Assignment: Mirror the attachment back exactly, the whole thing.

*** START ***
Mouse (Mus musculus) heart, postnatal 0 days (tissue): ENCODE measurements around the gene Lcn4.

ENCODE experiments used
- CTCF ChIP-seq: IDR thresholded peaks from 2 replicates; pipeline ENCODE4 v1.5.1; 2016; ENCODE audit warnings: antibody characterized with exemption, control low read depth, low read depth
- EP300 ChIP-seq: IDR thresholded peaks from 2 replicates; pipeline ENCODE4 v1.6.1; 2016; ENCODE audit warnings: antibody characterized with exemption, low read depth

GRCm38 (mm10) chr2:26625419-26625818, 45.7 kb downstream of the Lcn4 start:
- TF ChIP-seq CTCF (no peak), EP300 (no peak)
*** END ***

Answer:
Mouse (Mus musculus) heart, postnatal 0 days (tissue): ENCODE measurements around the gene Lcn4.

ENCODE experiments used
- CTCF ChIP-seq: IDR thresholded peaks from 2 replicates; pipeline ENCODE4 v1.5.1; 2016; ENCODE audit warnings: antibody characterized with exemption, control low read depth, low read depth
- EP300 ChIP-seq: IDR thresholded peaks from 2 replicates; pipeline ENCODE4 v1.6.1; 2016; ENCODE audit warnings: antibody characterized with exemption, low read depth

GRCm38 (mm10) chr2:26625419-26625818, 45.7 kb downstream of the Lcn4 start:
- TF ChIP-seq CTCF (no peak), EP300 (no peak)